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Posted by on October 2, 2020 in 1940, October 1940

 

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1 October 1940: Malta Under Blackout

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HMS Mowhawk arrives for refit

HMS Mowahk

GOVERNMENT ISSUES ORDERS FOR IMMEDIATE BLACKOUT MEASURES

“All lights in Malta and Gozo shall be extinguished or so masked as to be invisible from the sea or from the air and so as to prevent any reflection being visible from the sea or from the air between the hours of sunrise and sunset.”

EVERY AIRCRAFT TO MALTA MUST CARRY MAIL

The lack of mail deliveries to Malta is still unresolved. The Island’s Governor and Commander in Chief fears a serious impact on troops’ morale it the situation is allowed to continue. In a telegram to the War Office today, Lt Gen Dobbie proposed measures to tackle the situation:

“In view of discontinuance of the Wellington mail service to Malta (as per Air Ministry telegram of September 27) it is most important that some bags of private mail for this garrison be put on every aircraft which comes to Malta en route for Egypt.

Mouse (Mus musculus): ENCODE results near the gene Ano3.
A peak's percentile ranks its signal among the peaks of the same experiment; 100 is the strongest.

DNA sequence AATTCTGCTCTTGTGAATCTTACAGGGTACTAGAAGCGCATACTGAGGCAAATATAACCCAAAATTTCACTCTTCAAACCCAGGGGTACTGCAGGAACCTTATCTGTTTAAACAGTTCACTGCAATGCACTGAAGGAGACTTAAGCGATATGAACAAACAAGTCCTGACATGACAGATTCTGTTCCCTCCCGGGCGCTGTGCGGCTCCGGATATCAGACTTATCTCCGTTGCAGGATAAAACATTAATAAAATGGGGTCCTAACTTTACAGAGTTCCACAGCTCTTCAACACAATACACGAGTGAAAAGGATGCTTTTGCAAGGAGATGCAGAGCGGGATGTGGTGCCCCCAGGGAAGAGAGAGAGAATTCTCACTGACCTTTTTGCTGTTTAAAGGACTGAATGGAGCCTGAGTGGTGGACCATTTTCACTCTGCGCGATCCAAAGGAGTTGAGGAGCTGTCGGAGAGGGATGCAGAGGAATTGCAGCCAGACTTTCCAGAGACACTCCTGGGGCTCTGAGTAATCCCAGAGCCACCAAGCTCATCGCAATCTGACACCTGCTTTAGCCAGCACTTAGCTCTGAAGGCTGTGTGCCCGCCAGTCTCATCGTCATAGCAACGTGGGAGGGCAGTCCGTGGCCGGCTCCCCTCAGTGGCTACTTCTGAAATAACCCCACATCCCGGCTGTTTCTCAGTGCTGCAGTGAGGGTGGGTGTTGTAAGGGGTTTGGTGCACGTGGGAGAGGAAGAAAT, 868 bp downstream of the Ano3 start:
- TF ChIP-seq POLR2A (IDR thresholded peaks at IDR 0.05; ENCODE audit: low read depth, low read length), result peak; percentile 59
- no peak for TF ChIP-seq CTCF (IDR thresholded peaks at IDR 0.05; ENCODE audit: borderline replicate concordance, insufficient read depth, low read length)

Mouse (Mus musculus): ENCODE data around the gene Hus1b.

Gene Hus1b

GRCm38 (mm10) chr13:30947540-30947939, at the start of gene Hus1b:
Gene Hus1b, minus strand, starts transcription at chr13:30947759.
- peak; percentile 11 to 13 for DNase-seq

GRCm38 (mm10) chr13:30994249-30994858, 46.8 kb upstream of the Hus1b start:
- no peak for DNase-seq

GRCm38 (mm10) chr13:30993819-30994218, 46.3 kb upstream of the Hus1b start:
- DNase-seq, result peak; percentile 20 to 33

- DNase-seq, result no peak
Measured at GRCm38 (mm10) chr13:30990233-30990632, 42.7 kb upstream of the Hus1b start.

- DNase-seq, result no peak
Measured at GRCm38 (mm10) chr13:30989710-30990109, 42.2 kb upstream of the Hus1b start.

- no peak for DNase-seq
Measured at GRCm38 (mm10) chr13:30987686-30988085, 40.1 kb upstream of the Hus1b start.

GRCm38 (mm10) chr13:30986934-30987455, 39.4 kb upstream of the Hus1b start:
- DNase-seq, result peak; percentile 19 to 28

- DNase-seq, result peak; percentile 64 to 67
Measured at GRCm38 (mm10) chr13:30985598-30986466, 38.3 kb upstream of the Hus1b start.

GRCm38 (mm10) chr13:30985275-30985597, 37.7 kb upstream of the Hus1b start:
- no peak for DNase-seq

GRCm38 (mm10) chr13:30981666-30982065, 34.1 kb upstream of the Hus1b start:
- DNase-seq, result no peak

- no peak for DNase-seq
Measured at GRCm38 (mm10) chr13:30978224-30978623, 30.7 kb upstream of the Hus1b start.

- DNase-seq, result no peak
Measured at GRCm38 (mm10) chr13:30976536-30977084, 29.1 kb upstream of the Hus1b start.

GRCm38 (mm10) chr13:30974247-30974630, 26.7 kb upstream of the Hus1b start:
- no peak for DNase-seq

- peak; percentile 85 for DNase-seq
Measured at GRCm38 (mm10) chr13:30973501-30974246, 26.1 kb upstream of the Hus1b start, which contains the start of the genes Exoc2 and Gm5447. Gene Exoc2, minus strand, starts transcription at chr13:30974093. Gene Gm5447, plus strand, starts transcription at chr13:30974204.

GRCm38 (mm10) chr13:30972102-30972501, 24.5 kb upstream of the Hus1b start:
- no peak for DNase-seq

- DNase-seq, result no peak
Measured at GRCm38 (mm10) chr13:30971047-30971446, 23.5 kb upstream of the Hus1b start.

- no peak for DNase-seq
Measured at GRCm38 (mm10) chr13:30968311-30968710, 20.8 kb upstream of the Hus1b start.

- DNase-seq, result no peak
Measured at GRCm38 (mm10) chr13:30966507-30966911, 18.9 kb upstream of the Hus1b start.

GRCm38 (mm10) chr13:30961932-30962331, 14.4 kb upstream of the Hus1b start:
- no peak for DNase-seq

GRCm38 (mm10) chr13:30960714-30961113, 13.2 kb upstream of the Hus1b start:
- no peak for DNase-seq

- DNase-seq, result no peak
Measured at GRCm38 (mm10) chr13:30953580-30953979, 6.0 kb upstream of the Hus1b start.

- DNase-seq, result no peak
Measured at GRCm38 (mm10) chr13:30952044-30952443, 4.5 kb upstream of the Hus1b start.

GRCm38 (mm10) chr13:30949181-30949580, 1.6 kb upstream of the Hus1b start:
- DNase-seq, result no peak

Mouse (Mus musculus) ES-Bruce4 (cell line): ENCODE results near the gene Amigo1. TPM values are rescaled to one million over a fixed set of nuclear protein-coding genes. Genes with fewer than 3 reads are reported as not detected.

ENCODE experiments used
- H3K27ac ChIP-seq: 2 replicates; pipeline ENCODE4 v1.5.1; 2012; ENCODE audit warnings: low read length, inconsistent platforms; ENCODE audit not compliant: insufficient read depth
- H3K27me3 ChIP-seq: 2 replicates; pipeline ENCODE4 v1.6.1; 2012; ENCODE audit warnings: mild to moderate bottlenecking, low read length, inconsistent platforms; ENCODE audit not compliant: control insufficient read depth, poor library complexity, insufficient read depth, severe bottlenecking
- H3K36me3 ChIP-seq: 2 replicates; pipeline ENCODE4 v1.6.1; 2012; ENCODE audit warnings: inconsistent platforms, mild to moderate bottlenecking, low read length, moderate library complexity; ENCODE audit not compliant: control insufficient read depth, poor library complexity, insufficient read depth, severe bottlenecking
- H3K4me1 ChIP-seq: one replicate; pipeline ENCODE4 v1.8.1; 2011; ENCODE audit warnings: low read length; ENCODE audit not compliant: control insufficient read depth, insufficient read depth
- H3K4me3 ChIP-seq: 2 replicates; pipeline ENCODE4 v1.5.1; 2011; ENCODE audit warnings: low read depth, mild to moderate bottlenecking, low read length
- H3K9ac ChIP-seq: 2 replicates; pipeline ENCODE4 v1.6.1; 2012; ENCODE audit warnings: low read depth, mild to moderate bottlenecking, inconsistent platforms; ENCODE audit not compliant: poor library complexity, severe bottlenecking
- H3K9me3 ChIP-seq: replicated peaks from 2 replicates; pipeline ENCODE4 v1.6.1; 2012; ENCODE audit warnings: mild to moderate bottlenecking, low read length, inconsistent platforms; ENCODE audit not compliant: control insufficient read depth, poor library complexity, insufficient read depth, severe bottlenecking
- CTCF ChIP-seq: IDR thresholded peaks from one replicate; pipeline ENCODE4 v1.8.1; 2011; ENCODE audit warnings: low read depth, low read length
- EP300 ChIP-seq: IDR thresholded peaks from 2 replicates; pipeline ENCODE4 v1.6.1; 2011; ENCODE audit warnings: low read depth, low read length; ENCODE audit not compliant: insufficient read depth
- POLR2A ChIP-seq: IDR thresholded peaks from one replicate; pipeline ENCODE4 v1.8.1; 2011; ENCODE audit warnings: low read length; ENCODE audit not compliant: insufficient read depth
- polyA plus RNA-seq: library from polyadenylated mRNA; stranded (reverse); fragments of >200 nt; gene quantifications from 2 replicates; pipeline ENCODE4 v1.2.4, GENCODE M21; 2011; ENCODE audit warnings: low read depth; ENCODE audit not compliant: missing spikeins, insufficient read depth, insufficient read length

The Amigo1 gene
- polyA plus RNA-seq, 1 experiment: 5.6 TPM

Malta is the most isolated of any station and it is most important for the well-being of the garrison that touch with home should be maintained in this way.”

AIR RAID REPORT FOR SEPTEMBER 1940

  • Days without raids: 13
  • Total time under alert: 12 hours 9 mins
  • Average length of raid: 29 mins

AIR RAIDS DAWN 1 OCTOBER TO DAWN 2 OCTOBER 1940

Weather  Cloudy.

OPERATIONS REPORTS TUESDAY 1 OCTOBER 1940

ROYAL NAVY  Mohawk arrived for short refit. Four moored mines were swept by C308 on the edge of the search channel. The channel was closed and a new channel opened passing close off the entrance to Marsaxlokk Bay.

KALAFRANA Operation base for Sunderlands transferred to St Paul’s Bay due to sea conditions at Kalafrana. Ops carried out by Sunderland aircraft of 228 and 230 squadrons.

1st Bn KINGS OWN MALTA REGIMENT  Companies are reminded that a succession of long whistle blasts indicates enemy aircraft in sight; two long blasts repeated at intervals of five seconds indicates raiders passed.

8th Bn MANCHESTER REGIMENT  Reinforcements from the UK: E Company was formed with Captain Bryant OC. The CO inspected new draft in the morning and officers were interviewed at Ta Saliba in the afternoon. Sunderland Flying Boats began operations from St Paul’s Bay and Ack Ack protection was arranged by posts in the vicinity.

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Posted by on October 1, 2020 in 1940, October 1940